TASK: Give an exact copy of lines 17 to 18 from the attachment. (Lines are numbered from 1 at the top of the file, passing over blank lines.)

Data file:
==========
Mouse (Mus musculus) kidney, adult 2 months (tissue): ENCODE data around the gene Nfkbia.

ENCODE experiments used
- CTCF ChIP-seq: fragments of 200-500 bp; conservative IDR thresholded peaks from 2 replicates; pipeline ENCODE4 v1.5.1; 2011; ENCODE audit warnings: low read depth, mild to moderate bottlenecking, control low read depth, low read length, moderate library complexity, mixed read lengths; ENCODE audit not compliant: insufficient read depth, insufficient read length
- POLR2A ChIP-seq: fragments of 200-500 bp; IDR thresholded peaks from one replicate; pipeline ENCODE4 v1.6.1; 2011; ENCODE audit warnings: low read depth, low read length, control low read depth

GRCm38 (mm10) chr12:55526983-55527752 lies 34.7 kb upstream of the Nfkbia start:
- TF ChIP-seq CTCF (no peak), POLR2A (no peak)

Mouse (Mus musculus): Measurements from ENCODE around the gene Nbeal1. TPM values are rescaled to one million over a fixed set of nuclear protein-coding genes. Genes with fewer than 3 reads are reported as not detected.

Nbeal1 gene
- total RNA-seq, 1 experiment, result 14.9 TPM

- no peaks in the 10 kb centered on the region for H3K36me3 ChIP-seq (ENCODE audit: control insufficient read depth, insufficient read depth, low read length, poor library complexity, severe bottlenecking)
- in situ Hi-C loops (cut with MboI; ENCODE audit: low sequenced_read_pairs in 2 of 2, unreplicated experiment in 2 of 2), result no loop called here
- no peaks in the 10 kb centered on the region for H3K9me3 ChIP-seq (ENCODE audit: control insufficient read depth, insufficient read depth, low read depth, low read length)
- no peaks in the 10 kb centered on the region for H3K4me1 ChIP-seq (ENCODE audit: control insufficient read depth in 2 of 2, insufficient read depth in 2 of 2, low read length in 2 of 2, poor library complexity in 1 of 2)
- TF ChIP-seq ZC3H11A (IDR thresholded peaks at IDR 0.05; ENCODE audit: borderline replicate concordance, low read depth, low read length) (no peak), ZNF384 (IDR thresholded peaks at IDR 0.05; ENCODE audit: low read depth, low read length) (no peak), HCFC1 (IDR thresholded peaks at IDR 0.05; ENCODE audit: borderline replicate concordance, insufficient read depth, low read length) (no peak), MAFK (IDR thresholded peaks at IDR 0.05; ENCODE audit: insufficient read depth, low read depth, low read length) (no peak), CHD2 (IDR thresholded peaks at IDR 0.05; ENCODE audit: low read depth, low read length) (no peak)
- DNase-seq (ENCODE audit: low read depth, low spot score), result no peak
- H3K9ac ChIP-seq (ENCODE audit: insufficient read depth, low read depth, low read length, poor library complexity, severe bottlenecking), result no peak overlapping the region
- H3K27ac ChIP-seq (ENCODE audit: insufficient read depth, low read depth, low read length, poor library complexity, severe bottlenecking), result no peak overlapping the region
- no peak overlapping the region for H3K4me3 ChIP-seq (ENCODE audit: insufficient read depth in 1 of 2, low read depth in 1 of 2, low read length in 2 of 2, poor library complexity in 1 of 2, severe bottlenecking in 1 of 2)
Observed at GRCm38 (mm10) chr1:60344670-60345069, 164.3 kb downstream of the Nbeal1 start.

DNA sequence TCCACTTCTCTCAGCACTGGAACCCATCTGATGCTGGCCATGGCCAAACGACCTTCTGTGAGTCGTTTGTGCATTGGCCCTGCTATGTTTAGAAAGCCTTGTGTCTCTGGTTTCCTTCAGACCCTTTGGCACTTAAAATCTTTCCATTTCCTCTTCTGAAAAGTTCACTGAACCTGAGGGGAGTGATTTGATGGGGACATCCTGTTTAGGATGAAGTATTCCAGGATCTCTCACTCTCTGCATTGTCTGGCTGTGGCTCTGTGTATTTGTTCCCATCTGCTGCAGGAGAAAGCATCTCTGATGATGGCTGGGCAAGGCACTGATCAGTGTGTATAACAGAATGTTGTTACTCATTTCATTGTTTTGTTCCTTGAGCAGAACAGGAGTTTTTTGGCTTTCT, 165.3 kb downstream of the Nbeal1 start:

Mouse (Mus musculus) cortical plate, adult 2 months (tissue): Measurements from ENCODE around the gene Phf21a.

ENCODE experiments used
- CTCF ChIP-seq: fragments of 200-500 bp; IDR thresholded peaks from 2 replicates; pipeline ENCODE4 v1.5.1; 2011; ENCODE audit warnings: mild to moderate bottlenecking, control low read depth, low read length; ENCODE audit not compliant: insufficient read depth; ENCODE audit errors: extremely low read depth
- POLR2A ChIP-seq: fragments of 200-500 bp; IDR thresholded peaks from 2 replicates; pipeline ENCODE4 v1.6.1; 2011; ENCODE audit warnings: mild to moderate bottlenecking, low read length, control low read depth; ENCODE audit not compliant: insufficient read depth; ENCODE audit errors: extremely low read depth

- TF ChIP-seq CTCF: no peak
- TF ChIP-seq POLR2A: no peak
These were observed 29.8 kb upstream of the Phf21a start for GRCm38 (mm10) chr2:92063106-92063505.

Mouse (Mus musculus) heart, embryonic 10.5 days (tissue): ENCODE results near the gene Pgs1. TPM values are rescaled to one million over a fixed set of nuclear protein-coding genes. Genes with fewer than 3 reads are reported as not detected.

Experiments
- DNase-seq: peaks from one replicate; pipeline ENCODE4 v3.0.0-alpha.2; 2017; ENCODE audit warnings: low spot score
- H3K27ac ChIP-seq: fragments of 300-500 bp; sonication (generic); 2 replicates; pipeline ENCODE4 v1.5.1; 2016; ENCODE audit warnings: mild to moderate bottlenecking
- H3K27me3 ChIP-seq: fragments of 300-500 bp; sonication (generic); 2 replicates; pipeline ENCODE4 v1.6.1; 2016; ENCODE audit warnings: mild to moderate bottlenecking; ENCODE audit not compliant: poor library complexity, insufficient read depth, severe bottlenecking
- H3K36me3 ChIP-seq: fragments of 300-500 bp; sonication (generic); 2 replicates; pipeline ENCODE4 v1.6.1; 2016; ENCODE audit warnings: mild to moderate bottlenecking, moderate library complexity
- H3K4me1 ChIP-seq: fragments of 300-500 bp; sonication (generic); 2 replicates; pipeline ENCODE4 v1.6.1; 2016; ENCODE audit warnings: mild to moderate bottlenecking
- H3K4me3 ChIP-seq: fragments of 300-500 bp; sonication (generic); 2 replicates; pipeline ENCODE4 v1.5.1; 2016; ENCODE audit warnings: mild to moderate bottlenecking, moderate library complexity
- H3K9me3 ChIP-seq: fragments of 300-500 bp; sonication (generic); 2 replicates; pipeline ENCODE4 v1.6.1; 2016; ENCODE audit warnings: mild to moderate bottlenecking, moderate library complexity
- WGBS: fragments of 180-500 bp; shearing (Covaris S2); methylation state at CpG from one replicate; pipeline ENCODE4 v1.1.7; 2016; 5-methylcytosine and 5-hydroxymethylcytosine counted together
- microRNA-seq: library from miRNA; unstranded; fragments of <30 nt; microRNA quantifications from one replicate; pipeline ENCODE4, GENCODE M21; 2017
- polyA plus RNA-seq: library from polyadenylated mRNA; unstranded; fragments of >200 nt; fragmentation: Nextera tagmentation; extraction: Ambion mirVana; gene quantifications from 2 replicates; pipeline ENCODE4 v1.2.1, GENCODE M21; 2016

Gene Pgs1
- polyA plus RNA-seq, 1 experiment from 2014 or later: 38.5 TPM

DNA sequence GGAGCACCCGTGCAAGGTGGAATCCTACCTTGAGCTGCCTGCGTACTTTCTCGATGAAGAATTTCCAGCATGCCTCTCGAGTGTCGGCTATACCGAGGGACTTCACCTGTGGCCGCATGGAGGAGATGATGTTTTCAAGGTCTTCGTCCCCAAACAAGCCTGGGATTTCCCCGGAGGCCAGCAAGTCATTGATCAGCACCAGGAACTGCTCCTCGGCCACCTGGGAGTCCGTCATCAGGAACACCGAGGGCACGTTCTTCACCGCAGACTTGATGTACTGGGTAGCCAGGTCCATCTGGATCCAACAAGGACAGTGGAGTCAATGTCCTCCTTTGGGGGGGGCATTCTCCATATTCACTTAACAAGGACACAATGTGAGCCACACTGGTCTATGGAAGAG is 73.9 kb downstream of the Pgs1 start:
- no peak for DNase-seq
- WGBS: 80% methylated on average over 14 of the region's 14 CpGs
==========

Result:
- H3K27ac ChIP-seq (ENCODE audit: insufficient read depth, low read depth, low read length, poor library complexity, severe bottlenecking), result no peak overlapping the region
- no peak overlapping the region for H3K4me3 ChIP-seq (ENCODE audit: insufficient read depth in 1 of 2, low read depth in 1 of 2, low read length in 2 of 2, poor library complexity in 1 of 2, severe bottlenecking in 1 of 2)